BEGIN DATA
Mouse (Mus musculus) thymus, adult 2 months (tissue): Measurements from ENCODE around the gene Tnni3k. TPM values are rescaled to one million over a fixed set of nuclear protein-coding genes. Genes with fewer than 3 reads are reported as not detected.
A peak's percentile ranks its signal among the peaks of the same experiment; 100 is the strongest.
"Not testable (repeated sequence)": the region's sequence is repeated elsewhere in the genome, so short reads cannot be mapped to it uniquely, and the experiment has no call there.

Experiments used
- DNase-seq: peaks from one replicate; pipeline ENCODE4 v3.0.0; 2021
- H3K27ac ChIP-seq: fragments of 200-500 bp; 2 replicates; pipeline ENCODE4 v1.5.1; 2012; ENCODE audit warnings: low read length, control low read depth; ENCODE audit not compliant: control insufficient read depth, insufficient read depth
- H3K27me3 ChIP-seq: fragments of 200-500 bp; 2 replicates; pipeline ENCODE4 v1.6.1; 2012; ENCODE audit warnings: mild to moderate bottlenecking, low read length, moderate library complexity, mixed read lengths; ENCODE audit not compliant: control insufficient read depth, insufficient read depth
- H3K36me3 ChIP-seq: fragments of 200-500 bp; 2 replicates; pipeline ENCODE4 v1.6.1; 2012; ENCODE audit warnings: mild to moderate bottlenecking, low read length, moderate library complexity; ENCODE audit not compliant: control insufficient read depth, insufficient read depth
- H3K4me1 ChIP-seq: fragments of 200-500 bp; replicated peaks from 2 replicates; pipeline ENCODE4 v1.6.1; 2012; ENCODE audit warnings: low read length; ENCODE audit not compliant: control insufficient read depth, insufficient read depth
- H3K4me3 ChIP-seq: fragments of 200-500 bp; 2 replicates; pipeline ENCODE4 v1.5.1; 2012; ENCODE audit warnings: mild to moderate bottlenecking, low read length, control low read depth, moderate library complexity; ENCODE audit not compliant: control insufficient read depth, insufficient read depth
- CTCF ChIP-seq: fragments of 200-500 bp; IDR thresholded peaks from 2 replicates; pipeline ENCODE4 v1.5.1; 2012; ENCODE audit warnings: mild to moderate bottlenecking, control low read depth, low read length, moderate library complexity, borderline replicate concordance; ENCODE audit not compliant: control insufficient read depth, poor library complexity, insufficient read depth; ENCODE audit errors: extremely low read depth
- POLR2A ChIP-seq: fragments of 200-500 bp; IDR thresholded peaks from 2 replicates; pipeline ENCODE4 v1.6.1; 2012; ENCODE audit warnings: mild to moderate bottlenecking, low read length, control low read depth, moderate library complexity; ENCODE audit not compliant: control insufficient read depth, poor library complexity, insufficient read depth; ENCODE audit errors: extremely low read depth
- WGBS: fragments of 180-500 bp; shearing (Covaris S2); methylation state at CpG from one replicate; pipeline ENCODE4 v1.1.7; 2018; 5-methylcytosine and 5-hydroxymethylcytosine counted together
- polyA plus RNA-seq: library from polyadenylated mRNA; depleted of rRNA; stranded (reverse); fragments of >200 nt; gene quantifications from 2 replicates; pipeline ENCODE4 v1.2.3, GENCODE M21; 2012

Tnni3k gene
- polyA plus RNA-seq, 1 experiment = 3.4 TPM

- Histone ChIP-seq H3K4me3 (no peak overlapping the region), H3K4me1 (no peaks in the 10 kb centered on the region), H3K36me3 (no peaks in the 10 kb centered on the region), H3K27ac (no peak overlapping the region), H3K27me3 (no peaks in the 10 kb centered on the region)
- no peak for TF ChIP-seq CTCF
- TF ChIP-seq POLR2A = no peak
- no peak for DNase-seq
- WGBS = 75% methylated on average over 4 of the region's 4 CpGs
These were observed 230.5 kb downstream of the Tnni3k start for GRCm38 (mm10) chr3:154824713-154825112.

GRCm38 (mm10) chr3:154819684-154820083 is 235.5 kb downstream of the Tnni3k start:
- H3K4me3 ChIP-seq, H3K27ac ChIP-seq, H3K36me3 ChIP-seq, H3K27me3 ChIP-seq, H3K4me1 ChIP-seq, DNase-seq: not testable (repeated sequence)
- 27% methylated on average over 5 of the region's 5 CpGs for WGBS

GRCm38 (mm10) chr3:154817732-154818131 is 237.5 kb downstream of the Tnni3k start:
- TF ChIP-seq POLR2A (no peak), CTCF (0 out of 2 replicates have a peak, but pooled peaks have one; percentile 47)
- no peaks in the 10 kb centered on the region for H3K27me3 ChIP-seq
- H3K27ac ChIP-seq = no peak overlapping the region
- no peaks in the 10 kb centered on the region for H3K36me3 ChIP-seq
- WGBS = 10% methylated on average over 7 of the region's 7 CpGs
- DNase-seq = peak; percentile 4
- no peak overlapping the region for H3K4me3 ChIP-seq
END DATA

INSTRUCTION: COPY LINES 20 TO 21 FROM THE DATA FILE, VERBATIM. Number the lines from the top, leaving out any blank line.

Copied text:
- no peak for DNase-seq
- WGBS = 75% methylated on average over 4 of the region's 4 CpGs